Middle-east Arab News Opinion | Asharq Al-awsat

Will Saleh Abandon Houthi in Yemen? | ASHARQ AL-AWSAT English Archive 2005 -2017
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Women and men supporting the Houthi movement and Yemen’s former president Ali Abdullah Saleh attend a joint rally to mark two years of the military intervention by the Saudi-led coalition, in Sanaa, Yemen March 26, 2017. REUTERS/Khaled Abdullah

Media relations and publicity team of former President Ali Abdulalah Saleh party stated that they prepared for confronting Houthis in Sana’a as they had composed dozens of slogans and patriotic songs to be chanted all over Yemeni governorates, as well as writing over 1,600 poems celebrating the awaited event.

The grand event he is referring to is the protest Saleh is planning to organize to flex his muscles before Houthi, his ally in the coup and ruling partner.

Media outlets are reporting disputes erupting between the two allies because of Houthis’ domination and interventions reaching areas under Saleh forces’ control.

Saleh prides himself in his political skills enabling him to “dance with the wolves”. Yet, his disagreement with Houthi could be nothing more than one of his repeated routines.

That is why everyone highly doubts this charade and is awaiting to see what happens next. This doesn’t negate that there are indeed some discrepancies between the two allies.

Houthi militias are used to insulting Saleh’s commanders and occupied many areas under their control, not to forget the political and financial disputes.

How can we be sure that Saleh is really in disagreement with Houthi?

Surely not from protests and not from thousands of poems written; they are deceiving facade.

The real disagreement between the two insurgents can be detected not just through statements and quarrels but when their forces fight each other. Only then, we can be sure that the scenario has changed.

Saudi-led coalition, fighting to restore legitimacy in Yemen, was prepared in the past to do anything to see the Houthi-Saleh alliance broken. It no longer has to concede for any of them to witness this.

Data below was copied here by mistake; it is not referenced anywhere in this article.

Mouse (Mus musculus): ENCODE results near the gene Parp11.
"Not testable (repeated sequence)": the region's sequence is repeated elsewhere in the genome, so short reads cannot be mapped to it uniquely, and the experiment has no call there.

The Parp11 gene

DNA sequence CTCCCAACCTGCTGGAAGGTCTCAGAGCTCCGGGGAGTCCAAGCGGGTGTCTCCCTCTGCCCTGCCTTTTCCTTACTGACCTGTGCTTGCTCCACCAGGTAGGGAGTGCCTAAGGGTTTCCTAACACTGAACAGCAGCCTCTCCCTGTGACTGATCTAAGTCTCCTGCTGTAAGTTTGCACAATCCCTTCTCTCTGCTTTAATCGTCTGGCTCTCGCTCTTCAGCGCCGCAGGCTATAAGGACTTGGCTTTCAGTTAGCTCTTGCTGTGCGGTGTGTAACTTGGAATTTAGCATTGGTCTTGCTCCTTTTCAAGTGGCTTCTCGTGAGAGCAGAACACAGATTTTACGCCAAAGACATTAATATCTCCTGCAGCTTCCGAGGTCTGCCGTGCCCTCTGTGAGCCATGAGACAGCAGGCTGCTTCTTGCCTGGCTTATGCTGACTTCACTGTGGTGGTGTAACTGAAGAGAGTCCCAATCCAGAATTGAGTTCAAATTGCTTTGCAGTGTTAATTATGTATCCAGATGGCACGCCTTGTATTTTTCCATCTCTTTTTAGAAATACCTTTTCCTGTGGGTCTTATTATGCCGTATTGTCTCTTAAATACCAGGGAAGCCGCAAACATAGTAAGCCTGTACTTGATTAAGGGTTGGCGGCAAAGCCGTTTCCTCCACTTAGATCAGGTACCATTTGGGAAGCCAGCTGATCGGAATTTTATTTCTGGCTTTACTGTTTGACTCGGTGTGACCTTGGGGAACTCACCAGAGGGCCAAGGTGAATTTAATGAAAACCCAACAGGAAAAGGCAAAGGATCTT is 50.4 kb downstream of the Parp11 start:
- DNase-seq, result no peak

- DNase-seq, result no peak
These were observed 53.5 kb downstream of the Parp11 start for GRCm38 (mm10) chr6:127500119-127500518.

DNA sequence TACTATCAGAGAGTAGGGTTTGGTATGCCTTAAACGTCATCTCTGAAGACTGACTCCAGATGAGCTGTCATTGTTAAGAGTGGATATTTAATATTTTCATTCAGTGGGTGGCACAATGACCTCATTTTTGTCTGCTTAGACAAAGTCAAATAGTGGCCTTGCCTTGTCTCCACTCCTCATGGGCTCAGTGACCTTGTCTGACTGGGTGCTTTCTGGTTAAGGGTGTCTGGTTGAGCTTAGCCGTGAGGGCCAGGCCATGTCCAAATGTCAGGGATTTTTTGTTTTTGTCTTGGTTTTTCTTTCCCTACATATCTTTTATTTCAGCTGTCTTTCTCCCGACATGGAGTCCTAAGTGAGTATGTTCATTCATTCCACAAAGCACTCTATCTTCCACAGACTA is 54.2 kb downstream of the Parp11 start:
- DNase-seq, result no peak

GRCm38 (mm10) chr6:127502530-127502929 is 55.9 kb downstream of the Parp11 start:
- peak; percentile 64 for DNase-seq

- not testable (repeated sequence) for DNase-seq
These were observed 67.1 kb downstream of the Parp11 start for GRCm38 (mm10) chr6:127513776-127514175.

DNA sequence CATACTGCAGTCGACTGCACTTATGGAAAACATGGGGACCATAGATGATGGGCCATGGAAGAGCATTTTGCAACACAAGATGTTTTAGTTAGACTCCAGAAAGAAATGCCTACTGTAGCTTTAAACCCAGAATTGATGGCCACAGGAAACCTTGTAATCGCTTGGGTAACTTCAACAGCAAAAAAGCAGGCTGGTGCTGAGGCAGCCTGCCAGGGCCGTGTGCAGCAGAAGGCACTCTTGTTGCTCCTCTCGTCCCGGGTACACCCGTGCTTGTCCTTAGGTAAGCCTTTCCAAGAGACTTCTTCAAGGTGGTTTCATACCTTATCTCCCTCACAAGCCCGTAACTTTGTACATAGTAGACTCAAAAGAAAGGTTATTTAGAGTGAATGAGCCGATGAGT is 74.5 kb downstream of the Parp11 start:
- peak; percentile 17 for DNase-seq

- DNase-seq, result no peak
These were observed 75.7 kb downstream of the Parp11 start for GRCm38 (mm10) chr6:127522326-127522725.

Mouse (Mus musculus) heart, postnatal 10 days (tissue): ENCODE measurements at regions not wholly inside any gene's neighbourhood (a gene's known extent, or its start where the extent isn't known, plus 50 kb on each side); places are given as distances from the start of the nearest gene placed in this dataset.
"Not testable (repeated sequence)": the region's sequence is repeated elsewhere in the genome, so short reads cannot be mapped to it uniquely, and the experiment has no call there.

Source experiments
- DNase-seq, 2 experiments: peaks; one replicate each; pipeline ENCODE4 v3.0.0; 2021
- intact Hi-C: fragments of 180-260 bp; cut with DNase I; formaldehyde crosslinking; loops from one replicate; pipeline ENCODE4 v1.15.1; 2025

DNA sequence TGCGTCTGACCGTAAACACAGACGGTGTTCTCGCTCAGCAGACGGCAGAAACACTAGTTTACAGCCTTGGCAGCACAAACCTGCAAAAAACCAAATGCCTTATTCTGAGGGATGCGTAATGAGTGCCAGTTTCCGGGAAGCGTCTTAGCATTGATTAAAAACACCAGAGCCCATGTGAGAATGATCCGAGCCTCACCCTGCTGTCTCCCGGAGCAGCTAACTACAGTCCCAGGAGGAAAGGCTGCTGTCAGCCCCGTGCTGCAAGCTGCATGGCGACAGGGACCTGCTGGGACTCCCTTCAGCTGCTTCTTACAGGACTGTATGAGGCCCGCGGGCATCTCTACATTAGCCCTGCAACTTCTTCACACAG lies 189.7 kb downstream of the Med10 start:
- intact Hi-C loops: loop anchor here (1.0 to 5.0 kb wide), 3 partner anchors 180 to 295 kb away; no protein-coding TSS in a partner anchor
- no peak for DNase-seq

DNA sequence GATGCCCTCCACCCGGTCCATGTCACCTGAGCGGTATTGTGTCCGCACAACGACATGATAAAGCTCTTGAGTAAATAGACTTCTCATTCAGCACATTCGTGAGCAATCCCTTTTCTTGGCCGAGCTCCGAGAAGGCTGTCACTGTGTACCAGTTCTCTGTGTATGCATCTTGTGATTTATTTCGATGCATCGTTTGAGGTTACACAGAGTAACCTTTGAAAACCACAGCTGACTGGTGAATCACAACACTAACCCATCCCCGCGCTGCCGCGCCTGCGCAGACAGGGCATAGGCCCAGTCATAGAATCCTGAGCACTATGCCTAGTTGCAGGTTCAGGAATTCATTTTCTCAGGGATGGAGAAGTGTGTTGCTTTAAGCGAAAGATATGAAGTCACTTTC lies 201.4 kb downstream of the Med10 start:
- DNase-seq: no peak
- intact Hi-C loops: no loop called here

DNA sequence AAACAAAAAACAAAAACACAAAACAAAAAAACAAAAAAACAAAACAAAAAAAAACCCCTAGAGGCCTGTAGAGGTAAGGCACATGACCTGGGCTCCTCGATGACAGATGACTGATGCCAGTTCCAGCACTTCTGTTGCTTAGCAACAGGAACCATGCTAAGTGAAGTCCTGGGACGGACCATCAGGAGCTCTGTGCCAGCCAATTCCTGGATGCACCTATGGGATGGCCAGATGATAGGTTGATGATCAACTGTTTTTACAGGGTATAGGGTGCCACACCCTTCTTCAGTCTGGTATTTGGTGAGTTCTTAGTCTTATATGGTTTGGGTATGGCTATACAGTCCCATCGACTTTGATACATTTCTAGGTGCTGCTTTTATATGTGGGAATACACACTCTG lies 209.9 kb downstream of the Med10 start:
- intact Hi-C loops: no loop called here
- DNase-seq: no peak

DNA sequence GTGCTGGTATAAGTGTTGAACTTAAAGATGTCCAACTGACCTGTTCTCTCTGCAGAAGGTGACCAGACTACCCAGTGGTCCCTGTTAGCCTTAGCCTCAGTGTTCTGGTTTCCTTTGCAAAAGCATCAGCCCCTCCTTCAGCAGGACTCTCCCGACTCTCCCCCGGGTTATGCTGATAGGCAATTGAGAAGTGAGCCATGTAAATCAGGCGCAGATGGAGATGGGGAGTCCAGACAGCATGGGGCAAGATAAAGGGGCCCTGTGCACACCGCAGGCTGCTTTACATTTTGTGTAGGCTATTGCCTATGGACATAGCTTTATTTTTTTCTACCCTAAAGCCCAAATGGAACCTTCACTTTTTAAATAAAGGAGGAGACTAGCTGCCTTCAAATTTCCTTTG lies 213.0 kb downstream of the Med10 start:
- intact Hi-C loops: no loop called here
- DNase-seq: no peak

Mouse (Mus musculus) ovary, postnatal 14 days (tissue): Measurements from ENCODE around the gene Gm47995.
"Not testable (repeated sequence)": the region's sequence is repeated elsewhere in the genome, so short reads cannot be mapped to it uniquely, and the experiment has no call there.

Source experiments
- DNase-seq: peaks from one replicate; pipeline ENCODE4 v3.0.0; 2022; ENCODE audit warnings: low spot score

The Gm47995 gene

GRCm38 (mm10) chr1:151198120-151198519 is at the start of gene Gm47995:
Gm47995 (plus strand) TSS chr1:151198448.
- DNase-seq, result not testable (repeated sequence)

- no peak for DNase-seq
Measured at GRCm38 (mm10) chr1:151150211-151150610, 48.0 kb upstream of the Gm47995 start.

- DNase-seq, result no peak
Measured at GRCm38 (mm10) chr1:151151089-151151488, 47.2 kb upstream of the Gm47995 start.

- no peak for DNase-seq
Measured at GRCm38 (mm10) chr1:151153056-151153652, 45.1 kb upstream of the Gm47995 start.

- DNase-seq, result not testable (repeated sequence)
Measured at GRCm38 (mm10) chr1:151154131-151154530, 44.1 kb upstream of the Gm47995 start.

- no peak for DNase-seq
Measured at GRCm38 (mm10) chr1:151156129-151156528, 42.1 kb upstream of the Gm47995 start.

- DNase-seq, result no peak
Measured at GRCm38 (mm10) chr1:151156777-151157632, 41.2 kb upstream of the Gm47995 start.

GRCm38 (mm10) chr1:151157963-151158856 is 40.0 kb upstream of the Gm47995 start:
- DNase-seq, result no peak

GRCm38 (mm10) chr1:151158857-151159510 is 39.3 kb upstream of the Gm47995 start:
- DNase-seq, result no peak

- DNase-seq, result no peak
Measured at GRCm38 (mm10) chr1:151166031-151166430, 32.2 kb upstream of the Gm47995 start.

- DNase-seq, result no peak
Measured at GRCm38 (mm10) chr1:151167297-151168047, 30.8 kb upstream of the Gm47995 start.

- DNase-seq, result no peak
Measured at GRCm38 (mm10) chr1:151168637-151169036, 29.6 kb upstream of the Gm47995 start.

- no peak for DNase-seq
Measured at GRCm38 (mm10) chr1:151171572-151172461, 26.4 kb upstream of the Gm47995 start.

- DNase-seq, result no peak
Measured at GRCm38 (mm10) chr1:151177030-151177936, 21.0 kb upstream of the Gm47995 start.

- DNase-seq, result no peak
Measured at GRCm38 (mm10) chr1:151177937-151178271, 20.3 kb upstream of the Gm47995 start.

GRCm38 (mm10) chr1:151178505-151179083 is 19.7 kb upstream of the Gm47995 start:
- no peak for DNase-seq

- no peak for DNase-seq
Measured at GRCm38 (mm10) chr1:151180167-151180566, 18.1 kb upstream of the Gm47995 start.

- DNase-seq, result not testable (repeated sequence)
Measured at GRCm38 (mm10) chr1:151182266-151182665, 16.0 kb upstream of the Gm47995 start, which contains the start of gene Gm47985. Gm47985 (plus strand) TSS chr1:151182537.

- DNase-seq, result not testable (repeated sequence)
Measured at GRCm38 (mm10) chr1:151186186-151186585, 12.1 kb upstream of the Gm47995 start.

As the clashes continued, territories under the coalition control increased and war almost only happens now in areas under the control of the rivals.

One of the main reasons for this success is the training of thousands of Yemeni fighters of the legitimate government forces had received. With Qatar out of the coalition, the leadership is in agreement more now –
especially that Doha was behind many of the disputes.

This doesn’t make the task to liberate the remaining territories within the control of the insurgents any easier, as Yemen remains divided between three powers: the legitimacy, Houthi and Saleh until a political solution is reached.

Saleh is aware that a “political solution” is most likely for his best interest because if Iran accepts a regional reconciliation, it will ask Houthis to accept the solution.

Assuming that a solution is possible, but in the worst case scenario which is when everyone hides in their trenches, then the legitimate government is the least party to suffer of all three. The legitimacy is in control of half of Yemen and has enough resources to manage the areas.

The other half under the control of the militias is in a bad situation. Militias are not providing residents with any services and they won’t even let them manage their own affairs without collecting royalties.

If Saleh is honest, which a far shot, he should provide proof that he has deserted the Houthi camp and is ready for reconciliation to put an end to the tragedy he had begun.